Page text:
Despite his positive rhetoric, Law is noticeably worn out from the experience. The intense and formerly younger lawmaker has actually been changed by a male who not smiles, dejected and tired.

Im a no one who has 2 weeks to load myself up, Law stated in a monotone voice. Its unpleasant, however the method I see it is: in the very first location I didnt have my seat, so if I lose it then its OKAY, Im simply returning to the start.

If Im fortunate, Ill have it in the future, he included.

Law stated he has no remorses, pointing out that pro-democracy legislators have actually long made political declarations throughout the oath-taking event without any reaction.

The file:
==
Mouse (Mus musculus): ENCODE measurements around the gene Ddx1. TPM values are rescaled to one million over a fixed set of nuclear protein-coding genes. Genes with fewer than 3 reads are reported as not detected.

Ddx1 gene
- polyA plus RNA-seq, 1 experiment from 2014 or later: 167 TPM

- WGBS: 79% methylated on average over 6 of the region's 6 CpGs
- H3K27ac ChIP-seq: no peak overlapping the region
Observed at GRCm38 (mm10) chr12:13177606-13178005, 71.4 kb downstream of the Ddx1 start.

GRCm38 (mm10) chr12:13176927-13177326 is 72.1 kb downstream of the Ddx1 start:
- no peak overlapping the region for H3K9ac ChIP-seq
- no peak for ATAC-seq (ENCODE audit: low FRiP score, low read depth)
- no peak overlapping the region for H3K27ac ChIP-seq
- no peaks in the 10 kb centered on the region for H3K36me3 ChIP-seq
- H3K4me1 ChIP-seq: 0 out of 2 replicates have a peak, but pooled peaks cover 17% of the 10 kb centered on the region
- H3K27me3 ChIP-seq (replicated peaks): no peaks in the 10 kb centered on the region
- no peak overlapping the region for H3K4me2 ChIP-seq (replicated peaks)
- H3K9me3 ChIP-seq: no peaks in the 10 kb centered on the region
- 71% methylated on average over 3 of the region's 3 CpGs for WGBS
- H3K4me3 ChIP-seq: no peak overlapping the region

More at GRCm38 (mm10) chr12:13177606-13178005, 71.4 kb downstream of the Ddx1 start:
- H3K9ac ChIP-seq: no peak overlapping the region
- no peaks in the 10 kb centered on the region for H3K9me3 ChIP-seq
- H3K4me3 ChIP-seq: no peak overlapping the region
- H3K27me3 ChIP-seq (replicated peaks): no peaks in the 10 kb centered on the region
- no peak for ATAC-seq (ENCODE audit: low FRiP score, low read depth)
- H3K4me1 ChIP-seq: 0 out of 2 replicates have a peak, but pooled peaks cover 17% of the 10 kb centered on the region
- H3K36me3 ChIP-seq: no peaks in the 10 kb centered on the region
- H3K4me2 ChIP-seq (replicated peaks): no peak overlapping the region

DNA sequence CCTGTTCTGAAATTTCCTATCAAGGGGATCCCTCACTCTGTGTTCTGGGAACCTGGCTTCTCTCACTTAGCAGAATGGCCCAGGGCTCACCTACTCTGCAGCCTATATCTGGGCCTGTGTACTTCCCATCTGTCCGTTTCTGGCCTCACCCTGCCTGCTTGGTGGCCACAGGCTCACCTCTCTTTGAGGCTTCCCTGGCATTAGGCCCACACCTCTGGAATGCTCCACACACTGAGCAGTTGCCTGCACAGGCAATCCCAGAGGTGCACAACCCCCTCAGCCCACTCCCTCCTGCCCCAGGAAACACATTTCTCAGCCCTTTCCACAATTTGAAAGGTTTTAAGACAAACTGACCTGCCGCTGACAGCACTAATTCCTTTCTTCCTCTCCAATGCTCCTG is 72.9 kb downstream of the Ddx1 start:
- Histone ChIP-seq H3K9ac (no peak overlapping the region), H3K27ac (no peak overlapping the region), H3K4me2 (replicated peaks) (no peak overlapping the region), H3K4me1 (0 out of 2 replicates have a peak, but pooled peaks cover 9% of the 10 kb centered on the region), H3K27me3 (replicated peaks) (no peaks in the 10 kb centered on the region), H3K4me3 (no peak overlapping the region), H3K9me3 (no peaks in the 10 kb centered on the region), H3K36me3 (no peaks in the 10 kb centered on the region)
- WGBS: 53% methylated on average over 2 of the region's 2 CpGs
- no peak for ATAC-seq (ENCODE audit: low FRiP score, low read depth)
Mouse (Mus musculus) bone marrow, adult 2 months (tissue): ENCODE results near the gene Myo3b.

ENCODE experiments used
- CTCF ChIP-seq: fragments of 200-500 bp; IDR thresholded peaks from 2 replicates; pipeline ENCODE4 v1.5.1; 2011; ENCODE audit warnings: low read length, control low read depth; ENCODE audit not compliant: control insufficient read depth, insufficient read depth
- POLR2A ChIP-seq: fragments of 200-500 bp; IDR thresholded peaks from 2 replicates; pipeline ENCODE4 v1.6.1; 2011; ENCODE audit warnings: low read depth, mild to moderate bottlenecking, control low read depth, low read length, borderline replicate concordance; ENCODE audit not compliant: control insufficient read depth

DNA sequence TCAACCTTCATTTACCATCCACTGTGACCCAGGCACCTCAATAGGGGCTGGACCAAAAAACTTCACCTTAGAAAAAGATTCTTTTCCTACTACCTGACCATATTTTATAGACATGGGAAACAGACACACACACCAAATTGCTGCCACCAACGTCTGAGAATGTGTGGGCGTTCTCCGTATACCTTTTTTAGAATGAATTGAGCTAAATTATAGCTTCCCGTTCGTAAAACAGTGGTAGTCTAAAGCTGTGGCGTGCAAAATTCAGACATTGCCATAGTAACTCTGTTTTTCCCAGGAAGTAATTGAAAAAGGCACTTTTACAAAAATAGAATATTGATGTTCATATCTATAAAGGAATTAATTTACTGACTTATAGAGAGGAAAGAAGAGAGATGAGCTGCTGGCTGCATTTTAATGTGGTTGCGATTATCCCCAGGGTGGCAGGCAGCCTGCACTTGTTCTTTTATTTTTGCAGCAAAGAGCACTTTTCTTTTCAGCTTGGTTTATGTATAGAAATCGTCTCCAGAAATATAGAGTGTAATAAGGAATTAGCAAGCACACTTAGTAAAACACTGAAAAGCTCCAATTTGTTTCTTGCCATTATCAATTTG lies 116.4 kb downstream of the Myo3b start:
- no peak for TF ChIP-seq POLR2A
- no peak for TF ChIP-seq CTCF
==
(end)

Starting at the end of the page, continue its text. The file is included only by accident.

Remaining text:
The federal governments efforts have rejected more than 185,000 citizens , about 8% of tallies cast, a voice in the legislature and robbed the pro-democracy camp of its veto power over significant legislation, among the most effective tools in a parliament stacked with pro-establishment lawmakers. Law alone got over 50,000 votes, among the greatest for a single prospect.

Long prior to he persuaded the typically practical Hong Kong electorate they would be well-served by a current university graduate who has actually been jailed a lots times, Law was on a course to privacy.

He transferred to Hong Kong from mainland China with his mom at the age of 6. His daddy worked tasks in building while his mom oscillated in between working as a street cleaner and a housewife. Their view on politics prevailed in China: keep your head down and do not make excessive hassle, a required tool for survival in a nation where speaking up can rapidly cause prison time.